We need your consent to load this YouTube contentWe use YouTube to manage additional content which may place cookies on your device and collect data about your activity. Please check their details and accept them to load the content.Manage preferences

From ClassDojo, an introduction to the platform

But the most influential factors that contribute to the pressures and complexities of modern parenting stem from the social and political transformations wrought by globalization and neoliberalism. These include the erosion of social protections and shared responsibility of the 20th century welfare state and the growing emphasis on personal responsibility for socio-economic outcomes. From this perspective, the move towards more involved forms of parenting can be seen as a rational response by parents to a changing political-economic landscape characterized by growing economic and employment insecurity and income inequality.

To research suggests that the pattern of intensive childrearing deepened among parents in the decade following the global economic downturn of the late 2000s in response to growing uncertainty about the future of their children. During this period, intensive parenting norms have spread to low-income groups who are now as committed to the collaborative culture ideal as their middle-class peers, even if they lack the financial or cultural resources to respond. to these expectations.

We need your consent to load this content rte-playerWe use rte-player to manage additional content which may place cookies on your device and collect data about your activity. Please check their details and accept them to load the content.Manage preferences

From RTÉ Radio 1’s Ray D’Arcy show, child psychotherapist Colman Noctor answers listeners’ questions about parenting issues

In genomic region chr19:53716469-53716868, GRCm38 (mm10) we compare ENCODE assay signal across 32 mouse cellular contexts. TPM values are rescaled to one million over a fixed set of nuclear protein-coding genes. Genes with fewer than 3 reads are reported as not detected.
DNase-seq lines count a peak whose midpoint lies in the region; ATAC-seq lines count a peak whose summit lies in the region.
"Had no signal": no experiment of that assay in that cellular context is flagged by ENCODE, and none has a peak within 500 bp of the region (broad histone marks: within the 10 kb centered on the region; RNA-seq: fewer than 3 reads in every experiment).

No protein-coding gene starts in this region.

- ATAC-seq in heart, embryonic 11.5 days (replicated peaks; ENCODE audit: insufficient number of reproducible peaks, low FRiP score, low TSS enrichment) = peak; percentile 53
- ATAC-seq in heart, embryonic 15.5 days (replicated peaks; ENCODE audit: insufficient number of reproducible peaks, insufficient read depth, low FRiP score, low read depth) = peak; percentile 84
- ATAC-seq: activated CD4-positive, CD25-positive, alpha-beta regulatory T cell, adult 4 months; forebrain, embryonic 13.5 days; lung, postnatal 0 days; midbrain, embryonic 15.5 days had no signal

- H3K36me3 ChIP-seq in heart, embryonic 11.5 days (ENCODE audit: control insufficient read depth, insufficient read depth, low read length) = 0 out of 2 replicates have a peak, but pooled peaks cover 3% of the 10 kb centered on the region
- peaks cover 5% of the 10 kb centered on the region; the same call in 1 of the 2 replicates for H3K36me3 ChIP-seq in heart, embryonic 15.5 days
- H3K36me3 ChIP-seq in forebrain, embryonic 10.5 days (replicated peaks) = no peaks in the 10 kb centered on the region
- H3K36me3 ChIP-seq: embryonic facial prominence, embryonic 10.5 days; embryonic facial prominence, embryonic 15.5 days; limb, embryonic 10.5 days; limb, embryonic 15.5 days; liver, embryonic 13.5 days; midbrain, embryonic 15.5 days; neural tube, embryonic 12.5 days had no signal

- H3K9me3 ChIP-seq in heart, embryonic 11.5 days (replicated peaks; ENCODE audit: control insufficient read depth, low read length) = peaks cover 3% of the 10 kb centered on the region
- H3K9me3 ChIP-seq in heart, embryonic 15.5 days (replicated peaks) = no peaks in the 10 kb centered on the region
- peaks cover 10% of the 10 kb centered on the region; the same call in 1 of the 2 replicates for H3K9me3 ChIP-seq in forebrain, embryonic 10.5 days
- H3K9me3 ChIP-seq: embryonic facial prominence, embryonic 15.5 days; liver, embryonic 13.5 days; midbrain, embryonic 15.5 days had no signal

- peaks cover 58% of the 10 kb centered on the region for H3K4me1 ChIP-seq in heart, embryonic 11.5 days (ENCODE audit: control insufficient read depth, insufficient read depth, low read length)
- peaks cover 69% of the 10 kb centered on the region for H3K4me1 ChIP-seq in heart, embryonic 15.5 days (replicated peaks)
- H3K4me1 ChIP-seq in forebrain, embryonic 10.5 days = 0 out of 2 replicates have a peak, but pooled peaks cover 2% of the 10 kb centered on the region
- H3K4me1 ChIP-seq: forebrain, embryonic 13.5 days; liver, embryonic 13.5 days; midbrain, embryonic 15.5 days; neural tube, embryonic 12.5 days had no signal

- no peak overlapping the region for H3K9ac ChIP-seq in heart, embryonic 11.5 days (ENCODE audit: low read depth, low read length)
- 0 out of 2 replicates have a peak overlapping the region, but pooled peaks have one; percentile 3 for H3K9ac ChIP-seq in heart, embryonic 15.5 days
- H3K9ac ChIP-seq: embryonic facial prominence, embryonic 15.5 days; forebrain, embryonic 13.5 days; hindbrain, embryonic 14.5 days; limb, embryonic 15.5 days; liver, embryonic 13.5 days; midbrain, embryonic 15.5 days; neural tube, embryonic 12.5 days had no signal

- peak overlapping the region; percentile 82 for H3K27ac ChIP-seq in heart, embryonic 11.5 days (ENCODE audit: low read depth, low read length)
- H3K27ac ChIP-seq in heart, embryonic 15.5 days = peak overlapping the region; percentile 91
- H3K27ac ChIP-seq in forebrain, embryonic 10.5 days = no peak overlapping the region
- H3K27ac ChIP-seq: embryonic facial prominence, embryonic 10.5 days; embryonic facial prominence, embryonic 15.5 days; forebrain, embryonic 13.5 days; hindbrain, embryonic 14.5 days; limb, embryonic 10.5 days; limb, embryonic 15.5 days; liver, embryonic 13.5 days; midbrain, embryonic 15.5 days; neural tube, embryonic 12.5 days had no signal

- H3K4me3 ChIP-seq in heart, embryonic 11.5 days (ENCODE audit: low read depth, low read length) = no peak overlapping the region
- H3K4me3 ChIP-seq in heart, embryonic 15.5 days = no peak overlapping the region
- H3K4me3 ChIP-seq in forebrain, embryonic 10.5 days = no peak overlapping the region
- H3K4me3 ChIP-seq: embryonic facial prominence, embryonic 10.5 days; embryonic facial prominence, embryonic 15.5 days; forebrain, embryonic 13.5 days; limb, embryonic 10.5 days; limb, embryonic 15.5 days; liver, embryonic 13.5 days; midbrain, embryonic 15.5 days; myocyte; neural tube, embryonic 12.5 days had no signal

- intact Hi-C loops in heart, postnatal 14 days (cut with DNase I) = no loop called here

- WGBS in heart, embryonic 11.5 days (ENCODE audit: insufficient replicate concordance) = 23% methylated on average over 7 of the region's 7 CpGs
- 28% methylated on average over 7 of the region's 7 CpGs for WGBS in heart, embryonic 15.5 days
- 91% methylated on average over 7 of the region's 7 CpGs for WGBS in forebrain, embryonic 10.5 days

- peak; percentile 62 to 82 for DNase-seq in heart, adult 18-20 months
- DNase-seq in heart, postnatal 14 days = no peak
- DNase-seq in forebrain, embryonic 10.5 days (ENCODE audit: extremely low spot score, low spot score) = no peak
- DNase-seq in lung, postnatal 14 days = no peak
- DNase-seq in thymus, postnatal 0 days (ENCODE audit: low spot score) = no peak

As artificial intelligence is poised to radically transform workplaces and societies, “human-centered skills” are increasingly recognized as vital by businesses, schools and universities. These are seen as a way to offset the effects of diminishing opportunities for human interaction, to retain the advantages of humans over machines in the workplace, and to prepare them for the rapid changes of this new world. courageous. In a changing economic, occupational, and ecological landscape, parents are likely to step up concerted cultivation efforts to prevent their children from becoming downwardly mobile by “robotic-proofing” them with social-emotional skills and the psychological tools they need to navigate an increasingly demanding, uncertain and precarious future.

While parents’ child-rearing behaviors can be interpreted as a logical response to these changing conditions, numerous studies have documented the mental and physical toll these ever-increasing complexities, pressures and expectations can take on parents, as well as only for children. The stress of intensive parenting is particularly acute for mothers, especially those who combine family-earning activities with childcare obligations or who lack the economic, social, or cultural resources to meet these unattainable norms.

Society can be quick to blame bad parents for all kinds of social ills. It may be time, however, to abandon intensive parenting in favor of caregiving models that are less competitive, more sustainable, and healthier for everyone involved.


The views expressed here are those of the author and do not represent or reflect the views of RTÉ


!function (f, b, e, v, n, t, s) {
if (f.fbq) return;
n = f.fbq = function () {
n.callMethod ? n.callMethod.apply(n, arguments) : n.queue.push(arguments)
}
;
if (!f._fbq) f._fbq = n;
n.push = n;
n.loaded = !0;
n.version = ‘2.0’;
n.queue = [];
t = b.createElement(e);
t.async = !0;
t.src = v;
s = b.getElementsByTagName(e)[0];
s.parentNode.insertBefore(t, s)
}(window, document, ‘script’, ‘https://connect.facebook.net/en_US/fbevents.js’);

fbq(‘init’, ‘513914798814299’);

fbq(‘init’, ‘532150710329020’);

fbq(‘init’, ‘1055413517874698’);

fbq(‘track’, “PageView”);